Drought tolerant Cape aloe is at home in succulent gardends.
Description Aloe ferox is a palmlike succulent with a single 6-10 ft (1.8-3.1 m) upright unbranched woody stem crowned with a dense rosette of 50-60 3 ft (0.9 m) long thick and fleshy leaves. The leaves have sharp reddish brown spines on the margins and smaller spines on their top and bottom surfaces. They are dull green, usually with a reddish tinge. Old, dried leaves invariably persist on the stem, clothing it with a dense rattling brown skirt. The inflorescence is a candelabra of tubular orange red flowers standing 2-4 ft (0.6-1.2 m) above the leaves. The flower stalk may have 5-10 branches and the individual flowers are about 1 in (2.5 cm) long and densely packed in thick brushlike clusters on the stalks.
Some species of aloes have been hybridized and one such cross between A. ferox and A. speciosa is commonly cultivated.
The aloes, in the lily family, are superficially similar but completely unrelated to the agaves, in a family of their own. Agaves have fibrous leaves as opposed to the juicy, succulent leaves of aloes, and agaves are native to the New World, whereas aloes come from the Old World.
Cape aloe is another of the many strange and wonderful plants that are endemic (restricted) to the Cape Region of South Africa. Within 470 square miles in the vicinity of the Cape of Good Hope there are more endemic plant species (157) than any other region of comparable area in the world. In its native habitat, Cape aloe grows in dry rocky places and in scrub.
Most of the aloes, and this one is no exception, do best in a very well drained, infertile soil. Cape aloe should be fertilized no more than once a year.
Light: Full sun. Indoor plants should get an average of 1000 foot-candles over a 12 hour day. Moisture: Water moderately during the growing season, letting the soil dry out between liberal waterings. Water less during the aloe's dormant period. Cape aloe is relatively tolerant of drought. Hardiness: USDA Zones 9 - 11. Cape aloe is a little more frost hardy than many of the other aloes. Propagation: Propagate Cape aloe from seed or stem cuttings.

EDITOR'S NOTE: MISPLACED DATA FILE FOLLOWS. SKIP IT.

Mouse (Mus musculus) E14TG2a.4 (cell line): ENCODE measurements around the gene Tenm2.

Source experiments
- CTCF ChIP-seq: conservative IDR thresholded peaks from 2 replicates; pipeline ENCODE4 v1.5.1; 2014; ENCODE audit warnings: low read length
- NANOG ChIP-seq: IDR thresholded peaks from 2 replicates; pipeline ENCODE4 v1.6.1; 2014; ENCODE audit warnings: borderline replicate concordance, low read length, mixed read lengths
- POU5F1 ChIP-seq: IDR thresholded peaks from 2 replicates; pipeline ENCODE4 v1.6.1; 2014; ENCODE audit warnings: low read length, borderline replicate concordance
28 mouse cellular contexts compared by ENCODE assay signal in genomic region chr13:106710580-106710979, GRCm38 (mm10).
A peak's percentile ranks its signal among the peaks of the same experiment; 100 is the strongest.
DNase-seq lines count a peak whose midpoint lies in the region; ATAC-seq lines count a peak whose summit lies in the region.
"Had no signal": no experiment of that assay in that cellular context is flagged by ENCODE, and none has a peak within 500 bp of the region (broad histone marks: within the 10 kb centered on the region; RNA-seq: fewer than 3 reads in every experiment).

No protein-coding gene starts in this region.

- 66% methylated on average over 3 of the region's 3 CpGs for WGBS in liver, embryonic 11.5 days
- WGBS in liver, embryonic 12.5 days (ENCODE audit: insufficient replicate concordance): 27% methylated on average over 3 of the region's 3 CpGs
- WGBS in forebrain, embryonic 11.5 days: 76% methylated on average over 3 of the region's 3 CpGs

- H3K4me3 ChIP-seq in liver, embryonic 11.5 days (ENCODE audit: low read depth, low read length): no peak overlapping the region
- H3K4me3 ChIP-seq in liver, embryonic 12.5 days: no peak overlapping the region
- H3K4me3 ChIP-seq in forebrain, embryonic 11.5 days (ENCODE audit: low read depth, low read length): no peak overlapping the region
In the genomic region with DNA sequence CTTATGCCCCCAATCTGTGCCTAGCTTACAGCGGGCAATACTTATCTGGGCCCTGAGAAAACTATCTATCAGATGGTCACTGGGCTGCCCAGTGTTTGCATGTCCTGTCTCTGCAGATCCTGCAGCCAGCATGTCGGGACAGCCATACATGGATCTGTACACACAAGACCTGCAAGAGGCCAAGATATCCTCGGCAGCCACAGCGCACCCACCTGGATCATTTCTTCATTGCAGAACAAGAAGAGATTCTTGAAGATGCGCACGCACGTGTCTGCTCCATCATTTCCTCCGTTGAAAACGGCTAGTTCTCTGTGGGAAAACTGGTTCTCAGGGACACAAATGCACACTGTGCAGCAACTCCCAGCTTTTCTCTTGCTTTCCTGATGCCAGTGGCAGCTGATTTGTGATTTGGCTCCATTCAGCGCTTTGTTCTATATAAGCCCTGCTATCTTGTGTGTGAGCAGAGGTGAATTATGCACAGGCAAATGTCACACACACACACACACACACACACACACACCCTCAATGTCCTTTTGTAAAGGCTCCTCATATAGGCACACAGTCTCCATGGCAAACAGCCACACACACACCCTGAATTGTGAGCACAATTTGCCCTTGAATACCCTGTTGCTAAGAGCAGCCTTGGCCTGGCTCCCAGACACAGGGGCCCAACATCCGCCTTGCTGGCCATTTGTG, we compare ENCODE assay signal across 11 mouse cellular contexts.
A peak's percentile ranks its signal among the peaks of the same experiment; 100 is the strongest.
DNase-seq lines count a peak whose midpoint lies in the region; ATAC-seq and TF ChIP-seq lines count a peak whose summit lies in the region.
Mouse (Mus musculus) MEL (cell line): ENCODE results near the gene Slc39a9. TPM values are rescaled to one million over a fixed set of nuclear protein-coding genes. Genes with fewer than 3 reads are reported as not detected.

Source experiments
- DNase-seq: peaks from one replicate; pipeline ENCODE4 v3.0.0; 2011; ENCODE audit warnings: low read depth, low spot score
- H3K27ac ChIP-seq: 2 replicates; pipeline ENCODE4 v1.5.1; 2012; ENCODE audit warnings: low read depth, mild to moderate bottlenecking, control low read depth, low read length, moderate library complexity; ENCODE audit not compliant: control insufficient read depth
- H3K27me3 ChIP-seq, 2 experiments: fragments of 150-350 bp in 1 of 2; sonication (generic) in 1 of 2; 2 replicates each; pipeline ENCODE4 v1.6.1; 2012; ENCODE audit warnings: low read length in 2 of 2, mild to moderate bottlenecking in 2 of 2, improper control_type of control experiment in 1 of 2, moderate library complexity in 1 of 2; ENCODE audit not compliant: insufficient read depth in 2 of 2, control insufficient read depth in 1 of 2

Cape aloe is grown in cactus and rock gardens in tropical and subtropical climates, and is particularly popular in southern California. Elsewhere it is grown as a container plant, moved out to the patio in summer and back indoors in winter.
Cape aloe is one of the sources of the purgative "bitter aloes", a strong laxative not to be confused with "aloe vera", the juice derived from Aloe veraand used for skin care.
The genus Aloe is a very diverse group of more than 300 mostly spiny succulents. Some are treelike, others a lot like cacti, and all have leaves arranged in rosettes, with or without a stem. They occur naturally only in southern Africa, the Cape Verde Islands, Madagascar and the Arabian Peninsula. The common name, "aloe", is pronounced with two syllables, but the botanical name is pronounced with three syllables.